The Centers for Disease Control and Prevention (CDC) said this week that third shots of coronavirus vaccines significantly reduced the risk that people who are immunocompromised would be hospitalized due to COVID-19.
In a Thursday study in the agency’s Morbidity and Mortality Weekly Report, the agency said that – compared to hospitalized adults who had received two mRNA vaccine doses – the effectiveness of the Pfizer-BioNTech and mRNA vaccines against hospitalization for patients with weak immune systems increased to 88%.
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For immunocompromised people who had only had two doses, or a “primary series,” the vaccines were 69% effective.
The data was gathered looking at nearly 3,000 – 1,385 case-patients and 1,567 non-COVID-19 controls – at adults admitted to 21 hospitals across 18 states from Aug. 19 through Dec. 15 of last year.
The agency noted the analysis start date was one week after the Food and Drug Administration (FDA) authorized an additional dose for emergency use for people aged 12 and older with immunocompromising conditions 28 days following their second dose.
Vaccine effectiveness was calculated for both groups by comparing the odds of previous vaccination between COVID-19 case-patients and control patients who did not have the disease. The regression model was adjusted for admission date, region of hospital, age group, sex and self-reported race and ethnicity. Separate models were generated for immunocompetent adults and adults with immunocompromising conditions and analyses were conducted using Stata software.
Those who had COVID-19-like illness received positive test results by a nucleic acid amplification test (NAAT) or antigen test and control patients received negative NAAT tests.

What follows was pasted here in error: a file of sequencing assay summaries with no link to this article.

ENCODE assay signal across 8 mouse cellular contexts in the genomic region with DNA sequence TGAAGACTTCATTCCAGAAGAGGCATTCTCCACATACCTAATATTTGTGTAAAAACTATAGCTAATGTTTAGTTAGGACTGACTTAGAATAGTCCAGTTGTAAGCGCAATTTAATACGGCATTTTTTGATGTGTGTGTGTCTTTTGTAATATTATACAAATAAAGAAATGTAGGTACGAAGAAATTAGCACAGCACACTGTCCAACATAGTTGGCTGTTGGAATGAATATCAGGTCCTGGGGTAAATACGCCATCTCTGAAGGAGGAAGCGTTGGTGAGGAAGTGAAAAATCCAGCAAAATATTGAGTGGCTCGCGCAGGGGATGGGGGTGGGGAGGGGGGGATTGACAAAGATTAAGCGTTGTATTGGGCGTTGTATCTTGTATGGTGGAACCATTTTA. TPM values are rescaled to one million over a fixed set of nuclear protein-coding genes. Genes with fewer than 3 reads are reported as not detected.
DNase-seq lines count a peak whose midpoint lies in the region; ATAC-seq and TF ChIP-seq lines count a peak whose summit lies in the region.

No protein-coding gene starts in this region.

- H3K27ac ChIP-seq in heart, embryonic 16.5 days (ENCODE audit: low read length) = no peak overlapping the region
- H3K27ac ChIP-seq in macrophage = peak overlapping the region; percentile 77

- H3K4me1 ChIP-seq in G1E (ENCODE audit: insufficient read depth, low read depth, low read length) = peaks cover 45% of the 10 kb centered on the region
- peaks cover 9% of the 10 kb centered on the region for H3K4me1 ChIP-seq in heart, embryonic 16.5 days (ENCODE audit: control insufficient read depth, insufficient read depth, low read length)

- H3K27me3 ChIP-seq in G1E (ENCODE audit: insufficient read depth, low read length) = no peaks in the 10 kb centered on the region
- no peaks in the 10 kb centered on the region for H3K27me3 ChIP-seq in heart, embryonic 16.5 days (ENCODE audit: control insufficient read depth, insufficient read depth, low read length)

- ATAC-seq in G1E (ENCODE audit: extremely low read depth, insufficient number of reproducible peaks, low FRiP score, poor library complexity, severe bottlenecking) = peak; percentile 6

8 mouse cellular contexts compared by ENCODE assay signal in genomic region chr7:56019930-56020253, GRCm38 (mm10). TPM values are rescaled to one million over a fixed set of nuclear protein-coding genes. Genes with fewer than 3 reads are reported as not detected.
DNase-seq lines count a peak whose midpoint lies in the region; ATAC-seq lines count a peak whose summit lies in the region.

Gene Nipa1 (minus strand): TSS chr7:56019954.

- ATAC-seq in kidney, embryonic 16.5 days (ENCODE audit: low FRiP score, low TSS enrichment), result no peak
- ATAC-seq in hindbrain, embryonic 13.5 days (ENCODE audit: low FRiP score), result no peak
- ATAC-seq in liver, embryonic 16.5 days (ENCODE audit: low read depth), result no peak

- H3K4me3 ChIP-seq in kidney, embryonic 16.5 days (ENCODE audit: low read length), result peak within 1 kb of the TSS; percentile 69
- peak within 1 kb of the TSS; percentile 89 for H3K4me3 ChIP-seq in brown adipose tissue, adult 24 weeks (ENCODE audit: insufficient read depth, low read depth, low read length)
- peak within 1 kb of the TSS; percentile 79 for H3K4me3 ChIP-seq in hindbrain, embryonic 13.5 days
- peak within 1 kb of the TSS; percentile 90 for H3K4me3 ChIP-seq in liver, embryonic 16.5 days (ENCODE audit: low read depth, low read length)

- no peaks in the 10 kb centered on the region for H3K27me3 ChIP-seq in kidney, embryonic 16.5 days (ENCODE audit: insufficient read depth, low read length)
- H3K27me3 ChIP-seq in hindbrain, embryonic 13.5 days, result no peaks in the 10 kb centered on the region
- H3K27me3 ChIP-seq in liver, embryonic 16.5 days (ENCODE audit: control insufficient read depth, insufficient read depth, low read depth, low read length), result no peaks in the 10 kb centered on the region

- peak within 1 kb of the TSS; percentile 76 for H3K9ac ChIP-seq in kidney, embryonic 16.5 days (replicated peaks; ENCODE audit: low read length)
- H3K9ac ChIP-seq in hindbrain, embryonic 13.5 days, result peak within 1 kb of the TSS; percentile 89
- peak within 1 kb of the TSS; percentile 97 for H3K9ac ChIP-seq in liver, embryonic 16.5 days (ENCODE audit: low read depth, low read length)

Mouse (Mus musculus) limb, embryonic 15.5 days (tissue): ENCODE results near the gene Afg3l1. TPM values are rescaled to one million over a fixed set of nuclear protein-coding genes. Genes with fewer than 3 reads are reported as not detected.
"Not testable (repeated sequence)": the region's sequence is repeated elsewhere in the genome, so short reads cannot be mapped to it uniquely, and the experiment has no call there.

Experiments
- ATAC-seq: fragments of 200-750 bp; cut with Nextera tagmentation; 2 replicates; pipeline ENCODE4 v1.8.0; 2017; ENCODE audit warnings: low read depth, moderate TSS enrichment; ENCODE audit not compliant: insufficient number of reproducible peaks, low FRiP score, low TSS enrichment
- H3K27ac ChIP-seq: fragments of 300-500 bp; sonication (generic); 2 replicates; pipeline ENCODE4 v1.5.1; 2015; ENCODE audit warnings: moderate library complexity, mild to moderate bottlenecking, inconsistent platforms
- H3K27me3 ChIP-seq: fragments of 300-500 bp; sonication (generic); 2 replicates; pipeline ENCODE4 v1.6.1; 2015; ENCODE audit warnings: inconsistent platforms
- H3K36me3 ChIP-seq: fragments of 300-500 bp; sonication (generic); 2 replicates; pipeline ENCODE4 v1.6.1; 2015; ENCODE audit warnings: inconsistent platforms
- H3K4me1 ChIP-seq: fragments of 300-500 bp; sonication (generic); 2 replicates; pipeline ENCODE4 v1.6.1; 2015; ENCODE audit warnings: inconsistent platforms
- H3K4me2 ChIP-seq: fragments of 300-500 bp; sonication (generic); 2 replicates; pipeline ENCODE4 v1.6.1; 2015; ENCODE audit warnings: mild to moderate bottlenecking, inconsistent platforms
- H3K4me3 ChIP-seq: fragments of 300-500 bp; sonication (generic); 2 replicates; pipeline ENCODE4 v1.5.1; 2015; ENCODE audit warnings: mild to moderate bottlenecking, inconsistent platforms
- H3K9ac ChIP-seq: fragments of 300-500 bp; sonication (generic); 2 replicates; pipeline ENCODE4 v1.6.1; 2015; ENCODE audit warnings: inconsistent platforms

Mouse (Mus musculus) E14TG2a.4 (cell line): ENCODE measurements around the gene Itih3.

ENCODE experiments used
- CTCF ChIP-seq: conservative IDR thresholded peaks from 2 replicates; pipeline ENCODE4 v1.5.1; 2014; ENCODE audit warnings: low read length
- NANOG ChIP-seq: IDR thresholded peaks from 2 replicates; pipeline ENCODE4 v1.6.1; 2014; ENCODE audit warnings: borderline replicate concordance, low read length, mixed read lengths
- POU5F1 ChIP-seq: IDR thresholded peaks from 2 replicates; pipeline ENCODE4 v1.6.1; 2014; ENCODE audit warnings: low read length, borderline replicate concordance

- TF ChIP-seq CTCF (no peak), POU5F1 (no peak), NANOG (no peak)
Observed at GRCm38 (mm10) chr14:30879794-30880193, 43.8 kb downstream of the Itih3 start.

Patients or their proxies were interviewed regarding demographic and clinical characteristics and medical record searches were conducted. Information regarding receipt of prior vaccine doses was obtained through self-report and review of source documentation.
Three vaccination groups were considered including unvaccinated patients, two-dose mRNA recipients and three-dose mRNA recipients.
Three doses of the Pfizer-BioNTech or Moderna vaccines were roughly 97% effective in preventing hospitalizations in those with stronger immune systems, compared with 82% of those with two doses.
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Notably, the study was conducted when the delta variant was predominant in the U.S., whereas omicron now makes up nearly 100% of new cases nationally.
Limitations to these findings include that vaccine recipients in both dose groups were similar in terms of most demographic and clinical characteristics but may have varied with respect to exposure risk for infection, that vaccine effectiveness was not assessed against mild illness or infection, that vaccine effectiveness with a fourth mRNA vaccine dose in immunocompromised individuals was not assessed and that most three-dose mRNA vaccine recipients were vaccinated within several weeks of enrollment and durability of protection will require future analysis.
“Early evidence suggests that a third mRNA vaccine dose elicits markedly stronger neutralizing antibody responses to the omicron variant compared with responses to two vaccine doses, and increases [vaccine effectiveness] against severe disease following infection with the omicron variant,” the CDC wrote. “The effectiveness of three doses of COVID-19 mRNA vaccines against a range of disease severity associated with the omicron variant needs to be carefully evaluated in different populations.”
In January, regulators said adults could receive boosters at least five months after their second dose.
As omicron spread, the White House has called on Americans to get their booster and the CDC said that administration of a third COVID-19 mRNA vaccine dose as part of a primary series among immunocompromised adults, or as a booster dose among immunocompetent adults, provides improved protection against COVID-19 hospitalization.
Among adults with and without immunocompromising conditions who were eligible to receive a third dose of an mRNA vaccine, third doses were found to increase protection beyond that of a two-dose vaccination series for the prevention of COVID-19 hospitalization.
According to the American Medical Association, there are about seven million people with weakened immune systems in the country.